INTRODUCTION: A series of political differences between Belgium and its former African colony, Zaire, have now been resolved.
SV Car arrives, Wilfred Martens gets out, and is greeted by government officials
SV Martens greeted by other officials
SV INTERIOR President Mobutu greets Martens, and they sit down
SV ZOOM IN TO SCU Mobutu seated with Martens
SV Belgian and Zaire ministers watch as Mobutu and Martens talk (4 shots)
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Background: INTRODUCTION: A series of political differences between Belgium and its former African colony, Zaire, have now been resolved. This was announced by Belgian Prime Minister Wilfried Martens on Friday (6 March), at the end of his six-day official visit to Kinshasa.
SYNOPSIS: The Belgian leader's journey to Zaire was aimed at improving the relationship between the two countries following Belgian criticism of President Mobutu Sese Seko's internal politics. Relations between Brussels and Kinshasa have fluctuated since the former Belgian Congo became independent in 1960. It was the first visit by a Belgian Prime Minister to Zaire since 1975.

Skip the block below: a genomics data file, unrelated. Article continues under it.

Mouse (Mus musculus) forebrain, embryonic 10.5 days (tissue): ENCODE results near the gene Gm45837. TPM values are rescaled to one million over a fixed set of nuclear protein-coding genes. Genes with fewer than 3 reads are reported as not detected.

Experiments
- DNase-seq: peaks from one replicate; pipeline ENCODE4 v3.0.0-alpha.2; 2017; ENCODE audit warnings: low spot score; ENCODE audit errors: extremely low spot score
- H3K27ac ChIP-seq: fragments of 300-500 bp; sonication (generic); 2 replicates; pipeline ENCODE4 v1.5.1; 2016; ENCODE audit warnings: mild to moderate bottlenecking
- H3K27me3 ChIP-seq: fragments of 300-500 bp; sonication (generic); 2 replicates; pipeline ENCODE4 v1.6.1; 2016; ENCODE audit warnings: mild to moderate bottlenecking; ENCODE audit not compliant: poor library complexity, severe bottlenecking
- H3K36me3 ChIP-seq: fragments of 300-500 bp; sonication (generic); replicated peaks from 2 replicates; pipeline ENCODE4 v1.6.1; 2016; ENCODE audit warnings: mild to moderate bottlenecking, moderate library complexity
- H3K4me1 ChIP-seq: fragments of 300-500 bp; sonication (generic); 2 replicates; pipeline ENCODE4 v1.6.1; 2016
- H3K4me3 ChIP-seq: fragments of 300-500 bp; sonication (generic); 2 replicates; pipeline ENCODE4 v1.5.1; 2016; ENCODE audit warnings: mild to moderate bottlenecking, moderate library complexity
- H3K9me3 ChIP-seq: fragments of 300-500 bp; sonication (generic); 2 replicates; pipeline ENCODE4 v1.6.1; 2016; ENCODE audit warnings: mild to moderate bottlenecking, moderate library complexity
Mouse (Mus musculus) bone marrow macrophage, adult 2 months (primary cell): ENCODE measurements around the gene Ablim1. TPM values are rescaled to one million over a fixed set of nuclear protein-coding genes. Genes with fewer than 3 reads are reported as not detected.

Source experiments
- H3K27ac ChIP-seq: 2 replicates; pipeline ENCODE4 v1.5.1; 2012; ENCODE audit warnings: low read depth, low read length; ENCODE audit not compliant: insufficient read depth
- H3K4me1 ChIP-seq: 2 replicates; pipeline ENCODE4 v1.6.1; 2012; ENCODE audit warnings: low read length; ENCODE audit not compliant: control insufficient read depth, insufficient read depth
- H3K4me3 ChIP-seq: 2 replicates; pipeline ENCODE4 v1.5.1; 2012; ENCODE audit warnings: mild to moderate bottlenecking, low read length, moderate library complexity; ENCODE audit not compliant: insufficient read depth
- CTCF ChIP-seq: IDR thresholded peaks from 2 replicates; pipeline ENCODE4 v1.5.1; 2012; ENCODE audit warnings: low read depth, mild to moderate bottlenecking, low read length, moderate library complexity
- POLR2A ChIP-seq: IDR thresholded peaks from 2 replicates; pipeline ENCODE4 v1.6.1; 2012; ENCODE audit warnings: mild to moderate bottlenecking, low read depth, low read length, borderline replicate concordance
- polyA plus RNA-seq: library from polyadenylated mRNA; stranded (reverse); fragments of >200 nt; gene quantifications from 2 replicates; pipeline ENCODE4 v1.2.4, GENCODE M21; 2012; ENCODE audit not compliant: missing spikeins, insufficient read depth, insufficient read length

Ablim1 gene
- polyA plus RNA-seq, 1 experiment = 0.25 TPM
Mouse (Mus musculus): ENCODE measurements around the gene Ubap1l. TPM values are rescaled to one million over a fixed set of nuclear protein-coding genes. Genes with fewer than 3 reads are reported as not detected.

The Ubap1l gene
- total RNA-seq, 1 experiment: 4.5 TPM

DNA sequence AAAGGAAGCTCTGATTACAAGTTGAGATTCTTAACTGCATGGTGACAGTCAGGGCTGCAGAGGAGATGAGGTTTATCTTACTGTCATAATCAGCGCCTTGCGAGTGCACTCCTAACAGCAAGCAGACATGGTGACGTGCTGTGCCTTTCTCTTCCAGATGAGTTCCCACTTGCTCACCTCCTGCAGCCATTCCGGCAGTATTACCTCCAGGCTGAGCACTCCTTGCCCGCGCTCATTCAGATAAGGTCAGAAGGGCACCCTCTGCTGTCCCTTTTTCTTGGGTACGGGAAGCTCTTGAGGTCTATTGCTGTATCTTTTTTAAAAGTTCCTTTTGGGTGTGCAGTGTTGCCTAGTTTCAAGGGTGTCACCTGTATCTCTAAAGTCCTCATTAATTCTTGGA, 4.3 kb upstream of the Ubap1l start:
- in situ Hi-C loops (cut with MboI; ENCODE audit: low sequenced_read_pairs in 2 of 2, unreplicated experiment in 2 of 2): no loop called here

Monsieur Martens told President Mobutu his country would continue backing Zaire's effort to get extended credit facilities from the International Monetary Fund (IMF). He said the Brussels government was ready to encourage financial institutions to provide a bridging loan for Zaire until these IMF facilities were available. Belgium also agreed to lend Zaire about 12 million dollars in the present budgetary year.
Monsieur Martens told Mr. Mobutu his country would continue a military cooperation programme under which 108 Belgian officers and men are stationed in Zaire. Belgium would move more of the men into the mining province of Shaba, which was invaded by opponents of President Mobutu in 1977 and 1978.
Zaire occupies a key strategic position in Africa, and depends partly for its exports outlet on Soviet-backed Angola and Mozambique. It's one of the western world's main suppliers of copper, cadmium, uranium and industrial diamonds. About 16,000 Belgians still live in Zaire, and Belgium maintains strong economic interests in the country.